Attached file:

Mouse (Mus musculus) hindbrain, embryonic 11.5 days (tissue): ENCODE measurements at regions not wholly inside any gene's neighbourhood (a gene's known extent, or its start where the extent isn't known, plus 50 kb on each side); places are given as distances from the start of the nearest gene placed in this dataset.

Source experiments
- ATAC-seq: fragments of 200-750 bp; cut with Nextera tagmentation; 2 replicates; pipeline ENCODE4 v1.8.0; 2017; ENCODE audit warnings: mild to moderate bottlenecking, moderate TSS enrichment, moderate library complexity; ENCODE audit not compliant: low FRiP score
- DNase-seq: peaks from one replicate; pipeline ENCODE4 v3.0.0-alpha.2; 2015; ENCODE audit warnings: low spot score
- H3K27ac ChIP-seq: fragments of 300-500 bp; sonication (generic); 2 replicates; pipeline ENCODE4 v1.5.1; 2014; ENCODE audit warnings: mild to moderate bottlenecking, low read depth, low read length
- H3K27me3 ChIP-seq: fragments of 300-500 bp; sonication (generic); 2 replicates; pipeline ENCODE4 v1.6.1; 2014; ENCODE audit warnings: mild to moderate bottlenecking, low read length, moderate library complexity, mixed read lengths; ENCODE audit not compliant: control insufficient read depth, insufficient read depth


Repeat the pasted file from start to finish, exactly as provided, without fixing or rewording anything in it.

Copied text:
Mouse (Mus musculus) hindbrain, embryonic 11.5 days (tissue): ENCODE measurements at regions not wholly inside any gene's neighbourhood (a gene's known extent, or its start where the extent isn't known, plus 50 kb on each side); places are given as distances from the start of the nearest gene placed in this dataset.

Source experiments
- ATAC-seq: fragments of 200-750 bp; cut with Nextera tagmentation; 2 replicates; pipeline ENCODE4 v1.8.0; 2017; ENCODE audit warnings: mild to moderate bottlenecking, moderate TSS enrichment, moderate library complexity; ENCODE audit not compliant: low FRiP score
- DNase-seq: peaks from one replicate; pipeline ENCODE4 v3.0.0-alpha.2; 2015; ENCODE audit warnings: low spot score
- H3K27ac ChIP-seq: fragments of 300-500 bp; sonication (generic); 2 replicates; pipeline ENCODE4 v1.5.1; 2014; ENCODE audit warnings: mild to moderate bottlenecking, low read depth, low read length
- H3K27me3 ChIP-seq: fragments of 300-500 bp; sonication (generic); 2 replicates; pipeline ENCODE4 v1.6.1; 2014; ENCODE audit warnings: mild to moderate bottlenecking, low read length, moderate library complexity, mixed read lengths; ENCODE audit not compliant: control insufficient read depth, insufficient read depth